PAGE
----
Thursday, March 28, 2013 - 03:08

Cookie pricing, geocoding and other nice ways to get to your money

Some, maybe some more, people will ask what the hell cookie pricing might be.  Well. Ever wanted to book a flight? Ever decided to talk about it first with your better half? Ever realized that you were damn lucky to still get the flight for just 25% extra the next day?

That's cookie pricing. The price has an exclusive 25% extra just for you. This is quite common with flights, hotel reservations and other related crap. And apparently it's sort of legal as well.

The dealer knows that you have been looking at the very same product before. For example a flight because this information is stored in a cookie. Now when you come back to the very same product it's very likely and common that you are doing this because you decided to buy it. Maybe you had to talk about it first with your better half or you decided to buy it tomorrow because there's still enough time. In any case the price just upped by quite a margin and most people would - in the case of a plane ticket - not suspect fraud but bad luck. Airplane tickets can get more expensive depending on available seats as empty planes are bad business. But in this case the plane is still perfectly empty. The system just plays with the fact that you A have most likely made a decision and B may have doubts about the price further going up if you don't buy now.

And statistically those assumptions are well founded.

If the price went up it may be because of limited availability. You are however well advised to double check that price with a clean browser. You may be surprised about the sudden discount.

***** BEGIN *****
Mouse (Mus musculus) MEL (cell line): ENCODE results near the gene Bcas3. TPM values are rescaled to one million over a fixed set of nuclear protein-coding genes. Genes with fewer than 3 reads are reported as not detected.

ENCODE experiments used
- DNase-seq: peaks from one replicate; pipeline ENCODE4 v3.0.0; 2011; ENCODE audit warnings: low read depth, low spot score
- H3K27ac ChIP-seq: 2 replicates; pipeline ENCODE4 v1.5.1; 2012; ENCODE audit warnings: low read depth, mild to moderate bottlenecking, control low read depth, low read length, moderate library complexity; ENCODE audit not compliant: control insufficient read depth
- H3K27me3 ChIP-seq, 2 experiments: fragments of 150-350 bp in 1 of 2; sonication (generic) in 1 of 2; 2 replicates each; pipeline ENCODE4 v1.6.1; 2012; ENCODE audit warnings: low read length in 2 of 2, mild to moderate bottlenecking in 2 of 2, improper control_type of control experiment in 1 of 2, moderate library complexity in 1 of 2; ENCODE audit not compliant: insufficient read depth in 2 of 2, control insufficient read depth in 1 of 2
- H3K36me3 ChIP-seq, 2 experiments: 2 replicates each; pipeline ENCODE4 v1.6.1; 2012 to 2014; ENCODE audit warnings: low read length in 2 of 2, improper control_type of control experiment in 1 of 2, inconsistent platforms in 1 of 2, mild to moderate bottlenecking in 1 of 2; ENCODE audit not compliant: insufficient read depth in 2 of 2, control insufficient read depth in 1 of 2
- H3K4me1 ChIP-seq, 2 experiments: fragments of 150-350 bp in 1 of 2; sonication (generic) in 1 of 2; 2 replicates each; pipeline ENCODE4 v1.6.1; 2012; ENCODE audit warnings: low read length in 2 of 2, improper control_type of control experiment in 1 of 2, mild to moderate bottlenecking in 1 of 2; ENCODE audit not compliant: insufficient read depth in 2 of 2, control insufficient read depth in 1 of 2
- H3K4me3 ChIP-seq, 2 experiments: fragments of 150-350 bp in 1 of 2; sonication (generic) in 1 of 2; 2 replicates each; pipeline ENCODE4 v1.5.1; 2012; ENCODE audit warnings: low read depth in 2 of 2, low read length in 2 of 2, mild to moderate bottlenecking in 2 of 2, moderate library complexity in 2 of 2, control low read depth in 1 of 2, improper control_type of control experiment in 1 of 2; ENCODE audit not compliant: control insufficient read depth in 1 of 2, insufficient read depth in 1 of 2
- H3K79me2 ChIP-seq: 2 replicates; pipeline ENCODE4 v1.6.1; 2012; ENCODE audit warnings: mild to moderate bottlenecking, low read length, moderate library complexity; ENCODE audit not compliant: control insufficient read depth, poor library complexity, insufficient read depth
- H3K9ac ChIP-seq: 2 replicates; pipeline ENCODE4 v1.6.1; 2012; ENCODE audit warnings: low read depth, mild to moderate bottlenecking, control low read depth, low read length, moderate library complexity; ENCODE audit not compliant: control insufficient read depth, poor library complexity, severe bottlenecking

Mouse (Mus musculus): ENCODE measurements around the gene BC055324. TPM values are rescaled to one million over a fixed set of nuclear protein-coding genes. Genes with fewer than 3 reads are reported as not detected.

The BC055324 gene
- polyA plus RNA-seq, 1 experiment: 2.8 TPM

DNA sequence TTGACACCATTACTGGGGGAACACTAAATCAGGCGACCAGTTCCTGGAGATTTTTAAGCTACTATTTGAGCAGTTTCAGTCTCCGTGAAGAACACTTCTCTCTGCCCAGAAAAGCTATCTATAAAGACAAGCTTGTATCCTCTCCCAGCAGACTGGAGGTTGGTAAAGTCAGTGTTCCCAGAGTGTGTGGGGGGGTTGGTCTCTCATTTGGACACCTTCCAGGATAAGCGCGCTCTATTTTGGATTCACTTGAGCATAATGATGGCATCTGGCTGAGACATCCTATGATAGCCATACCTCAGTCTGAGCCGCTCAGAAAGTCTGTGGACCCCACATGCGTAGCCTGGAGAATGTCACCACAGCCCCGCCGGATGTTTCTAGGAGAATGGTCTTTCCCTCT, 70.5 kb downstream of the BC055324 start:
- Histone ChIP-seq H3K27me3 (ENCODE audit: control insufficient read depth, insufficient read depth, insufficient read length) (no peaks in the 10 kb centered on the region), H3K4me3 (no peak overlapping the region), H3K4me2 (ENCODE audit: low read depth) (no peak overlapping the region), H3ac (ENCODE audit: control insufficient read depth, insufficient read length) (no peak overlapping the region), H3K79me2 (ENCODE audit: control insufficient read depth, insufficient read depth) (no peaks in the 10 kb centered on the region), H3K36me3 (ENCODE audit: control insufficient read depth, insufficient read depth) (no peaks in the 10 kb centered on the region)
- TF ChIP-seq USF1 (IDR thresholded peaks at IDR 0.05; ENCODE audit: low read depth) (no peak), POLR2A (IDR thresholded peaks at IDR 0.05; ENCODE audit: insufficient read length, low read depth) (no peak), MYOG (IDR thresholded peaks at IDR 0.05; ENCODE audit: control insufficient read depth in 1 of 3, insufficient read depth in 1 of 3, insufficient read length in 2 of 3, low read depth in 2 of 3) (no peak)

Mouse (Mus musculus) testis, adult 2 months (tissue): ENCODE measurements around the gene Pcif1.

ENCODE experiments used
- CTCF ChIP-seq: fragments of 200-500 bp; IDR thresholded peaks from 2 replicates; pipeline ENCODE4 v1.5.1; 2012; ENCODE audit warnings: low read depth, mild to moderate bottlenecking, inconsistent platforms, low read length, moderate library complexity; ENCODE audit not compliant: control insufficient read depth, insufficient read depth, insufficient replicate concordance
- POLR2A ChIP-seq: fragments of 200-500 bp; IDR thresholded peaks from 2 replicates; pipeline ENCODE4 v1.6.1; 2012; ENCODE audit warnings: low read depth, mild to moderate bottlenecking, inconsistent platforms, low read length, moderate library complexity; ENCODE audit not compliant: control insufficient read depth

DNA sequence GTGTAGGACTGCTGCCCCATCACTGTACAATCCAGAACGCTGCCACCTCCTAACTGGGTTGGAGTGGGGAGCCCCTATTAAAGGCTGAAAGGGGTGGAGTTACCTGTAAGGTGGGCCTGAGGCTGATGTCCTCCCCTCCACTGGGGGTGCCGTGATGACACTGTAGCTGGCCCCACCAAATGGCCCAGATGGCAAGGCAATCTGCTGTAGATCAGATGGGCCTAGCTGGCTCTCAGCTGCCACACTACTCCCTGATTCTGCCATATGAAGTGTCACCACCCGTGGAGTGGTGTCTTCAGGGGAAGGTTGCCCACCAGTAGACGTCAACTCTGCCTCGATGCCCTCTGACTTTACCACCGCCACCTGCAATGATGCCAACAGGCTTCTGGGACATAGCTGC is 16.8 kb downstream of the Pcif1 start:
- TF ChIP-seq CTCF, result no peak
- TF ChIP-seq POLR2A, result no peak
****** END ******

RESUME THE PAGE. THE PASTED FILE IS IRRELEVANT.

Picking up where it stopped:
Speaking about which.

Ever wondered why your Linux buddies in their crappy apartment downtown always seem to find the better price despite claiming they aren't really doing anything special? It's just you who always runs into some sort of shortage. Even with digital copies!

It has most likely nothing to do with bad luck. The vendor is simply pattern matching you against a price structure. You in this case means whatever information he can obtain about you...which is quite a bit. He knows that you own a Mac and he knows you're living in an upscale neighborhood. The first is revealed by your browser's signature. The latter through your geo coded IP. That usually suggests you have more money and are more inclined to buy at a higher price if there may be a delivery problem if you won't buy now.

And that's why your freeloading Linux buddies downtown get a better price ... today and projected to the near future. They simply don't smell like easy money as you do.

While the cookie above is rather easy to defeat this one is a little harder. While you can tell some browsers to lie about their environment you can't lie about your IP unless you are using a proxy server. Which is not necessarily a great idea when buying stuff. And using a proxy would also require some knowledge about its physical location. You wouldn't want to trade your middle class neighborhood for the up-link right next to the Ritz Carlton do you?

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